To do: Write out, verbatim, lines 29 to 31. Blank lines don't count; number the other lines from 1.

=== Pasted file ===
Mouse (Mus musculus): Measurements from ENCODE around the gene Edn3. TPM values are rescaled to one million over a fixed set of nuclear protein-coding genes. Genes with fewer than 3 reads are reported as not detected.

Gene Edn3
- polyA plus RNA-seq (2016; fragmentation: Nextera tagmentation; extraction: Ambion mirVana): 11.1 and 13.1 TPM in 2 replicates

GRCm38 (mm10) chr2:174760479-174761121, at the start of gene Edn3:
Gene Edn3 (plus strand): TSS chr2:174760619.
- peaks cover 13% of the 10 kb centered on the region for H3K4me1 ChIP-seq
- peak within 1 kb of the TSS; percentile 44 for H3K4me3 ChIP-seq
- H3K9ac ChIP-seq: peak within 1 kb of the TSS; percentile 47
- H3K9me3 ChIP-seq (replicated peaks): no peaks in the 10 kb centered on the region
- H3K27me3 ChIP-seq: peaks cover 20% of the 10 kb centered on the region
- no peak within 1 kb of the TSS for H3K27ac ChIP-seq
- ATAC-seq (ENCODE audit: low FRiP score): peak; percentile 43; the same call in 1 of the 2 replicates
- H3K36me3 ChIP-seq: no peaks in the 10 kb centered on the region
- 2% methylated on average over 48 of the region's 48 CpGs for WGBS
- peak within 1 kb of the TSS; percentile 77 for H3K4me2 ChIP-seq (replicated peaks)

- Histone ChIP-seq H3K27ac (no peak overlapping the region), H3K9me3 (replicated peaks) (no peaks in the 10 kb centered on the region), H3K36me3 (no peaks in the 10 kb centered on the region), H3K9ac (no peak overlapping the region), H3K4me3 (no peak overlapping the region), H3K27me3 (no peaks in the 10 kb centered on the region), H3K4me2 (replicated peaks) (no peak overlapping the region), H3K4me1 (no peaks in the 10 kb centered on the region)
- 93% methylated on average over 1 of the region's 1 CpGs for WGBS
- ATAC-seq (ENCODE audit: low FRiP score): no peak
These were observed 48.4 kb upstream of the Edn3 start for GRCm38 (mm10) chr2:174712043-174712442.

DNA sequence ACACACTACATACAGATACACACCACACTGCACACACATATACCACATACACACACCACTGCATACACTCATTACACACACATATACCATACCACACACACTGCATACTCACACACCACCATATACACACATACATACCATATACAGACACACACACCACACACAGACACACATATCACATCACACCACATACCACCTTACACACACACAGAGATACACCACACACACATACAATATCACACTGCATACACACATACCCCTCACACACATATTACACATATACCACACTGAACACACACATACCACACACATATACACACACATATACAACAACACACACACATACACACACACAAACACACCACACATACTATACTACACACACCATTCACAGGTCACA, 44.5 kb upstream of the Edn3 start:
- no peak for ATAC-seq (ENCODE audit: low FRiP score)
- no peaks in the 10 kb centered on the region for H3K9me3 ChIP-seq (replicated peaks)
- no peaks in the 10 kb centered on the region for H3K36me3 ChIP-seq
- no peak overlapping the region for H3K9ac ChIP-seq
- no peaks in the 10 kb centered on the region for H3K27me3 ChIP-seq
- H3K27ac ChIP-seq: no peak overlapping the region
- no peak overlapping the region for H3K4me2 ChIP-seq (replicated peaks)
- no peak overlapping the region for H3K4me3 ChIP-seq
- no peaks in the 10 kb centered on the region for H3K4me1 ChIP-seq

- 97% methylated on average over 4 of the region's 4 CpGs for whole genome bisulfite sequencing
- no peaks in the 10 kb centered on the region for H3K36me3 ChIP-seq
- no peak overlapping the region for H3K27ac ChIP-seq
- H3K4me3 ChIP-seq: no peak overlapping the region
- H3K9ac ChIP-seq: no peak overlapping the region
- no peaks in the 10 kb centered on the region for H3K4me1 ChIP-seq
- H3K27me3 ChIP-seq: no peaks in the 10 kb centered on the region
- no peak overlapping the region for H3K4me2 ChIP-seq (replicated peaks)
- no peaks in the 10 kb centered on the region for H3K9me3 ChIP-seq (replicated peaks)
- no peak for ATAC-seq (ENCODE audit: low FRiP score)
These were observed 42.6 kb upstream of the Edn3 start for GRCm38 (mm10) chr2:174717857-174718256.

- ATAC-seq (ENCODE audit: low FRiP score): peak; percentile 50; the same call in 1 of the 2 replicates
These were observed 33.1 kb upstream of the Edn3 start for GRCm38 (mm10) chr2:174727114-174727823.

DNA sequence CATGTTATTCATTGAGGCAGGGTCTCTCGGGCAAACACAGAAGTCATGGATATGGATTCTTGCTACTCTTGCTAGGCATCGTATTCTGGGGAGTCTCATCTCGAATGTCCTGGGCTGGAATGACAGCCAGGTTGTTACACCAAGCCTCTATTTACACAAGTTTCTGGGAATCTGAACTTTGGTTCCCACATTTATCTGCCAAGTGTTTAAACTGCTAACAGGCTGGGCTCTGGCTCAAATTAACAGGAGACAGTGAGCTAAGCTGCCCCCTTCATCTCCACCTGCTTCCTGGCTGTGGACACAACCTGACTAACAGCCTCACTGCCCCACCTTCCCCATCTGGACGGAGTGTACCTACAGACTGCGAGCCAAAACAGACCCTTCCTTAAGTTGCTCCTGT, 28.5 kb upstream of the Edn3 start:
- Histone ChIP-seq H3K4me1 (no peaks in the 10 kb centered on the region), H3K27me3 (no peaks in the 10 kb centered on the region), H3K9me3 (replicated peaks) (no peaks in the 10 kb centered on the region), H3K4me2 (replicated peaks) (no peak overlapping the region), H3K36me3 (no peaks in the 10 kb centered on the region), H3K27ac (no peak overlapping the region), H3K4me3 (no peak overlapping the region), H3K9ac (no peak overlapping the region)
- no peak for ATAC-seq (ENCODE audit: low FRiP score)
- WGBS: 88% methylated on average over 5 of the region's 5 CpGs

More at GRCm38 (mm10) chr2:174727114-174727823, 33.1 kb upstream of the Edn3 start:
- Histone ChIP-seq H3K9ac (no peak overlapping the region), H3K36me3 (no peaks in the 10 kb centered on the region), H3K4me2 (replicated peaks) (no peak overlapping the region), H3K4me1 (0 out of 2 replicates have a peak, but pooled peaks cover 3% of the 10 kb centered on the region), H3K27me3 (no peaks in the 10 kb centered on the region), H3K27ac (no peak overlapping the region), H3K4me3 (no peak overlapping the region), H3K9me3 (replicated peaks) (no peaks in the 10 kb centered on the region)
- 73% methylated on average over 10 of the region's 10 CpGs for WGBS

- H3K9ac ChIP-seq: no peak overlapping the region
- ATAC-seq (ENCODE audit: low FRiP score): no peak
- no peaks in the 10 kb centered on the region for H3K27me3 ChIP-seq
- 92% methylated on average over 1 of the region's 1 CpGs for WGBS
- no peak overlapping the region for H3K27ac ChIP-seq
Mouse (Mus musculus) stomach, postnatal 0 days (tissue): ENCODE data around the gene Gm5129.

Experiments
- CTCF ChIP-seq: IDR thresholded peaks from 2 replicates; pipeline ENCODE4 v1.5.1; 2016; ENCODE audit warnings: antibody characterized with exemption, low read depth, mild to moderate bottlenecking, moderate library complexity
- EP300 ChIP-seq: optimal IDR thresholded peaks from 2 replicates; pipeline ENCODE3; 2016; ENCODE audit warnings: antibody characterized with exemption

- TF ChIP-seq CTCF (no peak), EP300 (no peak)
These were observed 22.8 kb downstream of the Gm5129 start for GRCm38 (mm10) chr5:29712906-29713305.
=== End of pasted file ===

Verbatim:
- no peaks in the 10 kb centered on the region for H3K4me1 ChIP-seq

- 97% methylated on average over 4 of the region's 4 CpGs for whole genome bisulfite sequencing
- no peaks in the 10 kb centered on the region for H3K36me3 ChIP-seq